The term “welfare” may conjure up images of an emaciated, poorly kept horse, rescued by a charity. Realistically, welfare describes the state of an animal’s well-being — be it positive or negative — so applies to all horses.
One of the first people credited with promoting equine welfare was Anna Sewell, whose 1877 novel Black Beauty suggested that horses were capable of feeling not only pain and suffering, but also pleasure. The book’s aim was to “induce kindness, sympathy and an understanding treatment of horses”.
Almost a century later, Ruth Harrison’s Animal Machines led the public to question the welfare of intensively farmed animals. In response, and to promote better conditions, a government report declared all animals should have the freedom to stand up, lie down, turn around, groom themselves and stretch their limbs.
The Farm Animal Welfare Council (FAWC) further developed these five “freedoms”. For physical and mental welfare, it was deemed that every domestic animal was entitled to freedom:
• from hunger and thirst, by ready access to fresh water and a diet to maintain full health and vigour;
• from discomfort, through provision of an appropriate environment including shelter and a comfortable resting area;
• from pain, injury or disease,
by prevention or rapid diagnosis and treatment;
• to express normal behaviour, through provision of sufficient space, proper facilities and company of his own kind; and
• from fear and distress, through conditions and treatment that avoid mental suffering.
This was a step in the right direction, but it became apparent that the focus was on an absence of negative welfare states rather than the presence of positive ones. A decade ago, the FAWC suggested that meeting an animal’s basic needs — providing “a life worth living” — should be the minimum standard, and introduced a higher ideal: “a good life”.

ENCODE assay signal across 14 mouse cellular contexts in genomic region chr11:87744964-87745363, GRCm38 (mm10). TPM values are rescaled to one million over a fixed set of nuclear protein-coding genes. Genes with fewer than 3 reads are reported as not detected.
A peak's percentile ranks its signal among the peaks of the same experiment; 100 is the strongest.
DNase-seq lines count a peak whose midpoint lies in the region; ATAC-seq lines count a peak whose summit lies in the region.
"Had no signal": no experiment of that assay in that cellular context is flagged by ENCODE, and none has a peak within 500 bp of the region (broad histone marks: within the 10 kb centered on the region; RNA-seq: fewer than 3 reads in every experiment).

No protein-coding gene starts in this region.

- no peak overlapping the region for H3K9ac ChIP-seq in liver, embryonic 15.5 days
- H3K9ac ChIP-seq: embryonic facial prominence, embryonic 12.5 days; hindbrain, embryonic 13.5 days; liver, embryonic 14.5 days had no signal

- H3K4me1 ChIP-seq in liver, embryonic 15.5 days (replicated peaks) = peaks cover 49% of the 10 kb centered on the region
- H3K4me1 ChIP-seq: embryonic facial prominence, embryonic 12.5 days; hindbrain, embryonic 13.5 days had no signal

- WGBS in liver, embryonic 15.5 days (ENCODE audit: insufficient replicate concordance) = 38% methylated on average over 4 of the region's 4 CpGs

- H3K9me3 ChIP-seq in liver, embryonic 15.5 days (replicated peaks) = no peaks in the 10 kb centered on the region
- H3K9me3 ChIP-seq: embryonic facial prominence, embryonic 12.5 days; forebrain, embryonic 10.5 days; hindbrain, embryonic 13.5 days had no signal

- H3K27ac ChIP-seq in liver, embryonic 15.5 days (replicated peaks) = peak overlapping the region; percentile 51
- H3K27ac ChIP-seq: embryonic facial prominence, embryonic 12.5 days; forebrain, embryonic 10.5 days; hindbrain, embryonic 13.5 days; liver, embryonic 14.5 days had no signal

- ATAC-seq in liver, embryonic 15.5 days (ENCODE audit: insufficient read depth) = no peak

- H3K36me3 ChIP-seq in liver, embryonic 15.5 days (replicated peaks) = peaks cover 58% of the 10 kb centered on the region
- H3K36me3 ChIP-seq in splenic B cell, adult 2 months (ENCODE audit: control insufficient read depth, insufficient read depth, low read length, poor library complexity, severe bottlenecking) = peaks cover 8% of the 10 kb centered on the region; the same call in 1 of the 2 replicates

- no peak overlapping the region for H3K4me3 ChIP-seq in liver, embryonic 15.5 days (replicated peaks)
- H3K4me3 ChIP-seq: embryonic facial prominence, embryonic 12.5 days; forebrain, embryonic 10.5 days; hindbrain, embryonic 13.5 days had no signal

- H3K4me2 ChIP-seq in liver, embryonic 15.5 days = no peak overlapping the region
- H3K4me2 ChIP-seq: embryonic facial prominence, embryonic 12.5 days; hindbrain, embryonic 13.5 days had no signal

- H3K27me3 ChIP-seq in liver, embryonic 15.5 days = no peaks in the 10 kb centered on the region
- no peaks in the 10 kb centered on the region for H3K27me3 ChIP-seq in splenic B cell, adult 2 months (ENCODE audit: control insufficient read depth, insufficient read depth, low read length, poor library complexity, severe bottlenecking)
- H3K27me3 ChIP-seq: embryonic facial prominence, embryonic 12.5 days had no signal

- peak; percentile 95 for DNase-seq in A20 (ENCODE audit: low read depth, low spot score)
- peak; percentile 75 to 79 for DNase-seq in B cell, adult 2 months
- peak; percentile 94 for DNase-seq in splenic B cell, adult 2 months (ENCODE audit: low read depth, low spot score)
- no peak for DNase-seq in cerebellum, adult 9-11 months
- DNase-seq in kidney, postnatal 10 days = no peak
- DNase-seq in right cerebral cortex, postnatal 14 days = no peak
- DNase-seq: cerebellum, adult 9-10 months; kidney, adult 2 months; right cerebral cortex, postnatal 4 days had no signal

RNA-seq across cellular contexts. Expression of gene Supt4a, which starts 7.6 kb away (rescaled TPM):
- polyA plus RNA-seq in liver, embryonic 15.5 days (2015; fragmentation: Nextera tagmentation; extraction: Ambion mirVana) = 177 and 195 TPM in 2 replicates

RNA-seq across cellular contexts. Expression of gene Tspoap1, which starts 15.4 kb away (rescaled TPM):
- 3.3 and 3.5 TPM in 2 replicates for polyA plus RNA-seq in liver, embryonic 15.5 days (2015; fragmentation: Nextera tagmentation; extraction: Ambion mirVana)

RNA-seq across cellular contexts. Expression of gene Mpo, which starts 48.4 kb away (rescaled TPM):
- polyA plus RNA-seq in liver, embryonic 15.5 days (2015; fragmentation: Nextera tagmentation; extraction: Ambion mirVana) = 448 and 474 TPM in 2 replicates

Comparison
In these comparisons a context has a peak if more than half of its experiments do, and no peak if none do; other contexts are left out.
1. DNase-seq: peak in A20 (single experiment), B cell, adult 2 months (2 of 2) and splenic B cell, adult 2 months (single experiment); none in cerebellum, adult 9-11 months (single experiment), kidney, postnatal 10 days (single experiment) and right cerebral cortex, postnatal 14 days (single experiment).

Similarly, there have been decades of equine-based research into negative emotions, such as stress and pain. This is important, but much less is known about positive emotions in horses. By understanding what makes a horse happy and how to tell whether or not he is feeling this way, we can work towards creating a good life.
Back to nature
Research in other species has shown it is the frequency rather than the intensity of positive events that makes the biggest difference to overall well-being. Multiple events causing moderate happiness are more beneficial than a single, very positive incident.
Many positive experiences over time also help build resilience — the ability to cope with challenging circumstances. We know rodents subjected to more positive experiences have a lower in ammatory response to a stress test, suggesting some kind of protective measure. For a horse, this resilience could make it easier to learn new skills in training and to remain calm at competitions.
Certain components have been universally accepted as key to providing a horse with a good life. Turnout is highly beneficial; feral horses cover vast distances daily as they graze, but domesticated horses also need sufficient space to move and exercise freely. Chewing and foraging are important; horses evolved to chew for around 16 hours a day and the prolonged chewing of low-calorie feedstuffs is known to have a relaxing effect.
The third requirement is social companionship, ideally provided by other horses in an established group. In experiments testing preference, it was found that horses were willing to work harder to obtain companionship than food. The Swiss National Stud has demonstrated even stallions can be provided with companionship — theirs are turned out together in winter and stabled in “social boxes”, separated by walls with metal bars, in the breeding season. While the general principles of a good life remain the same across all horses, each animal should be recognised as an individual.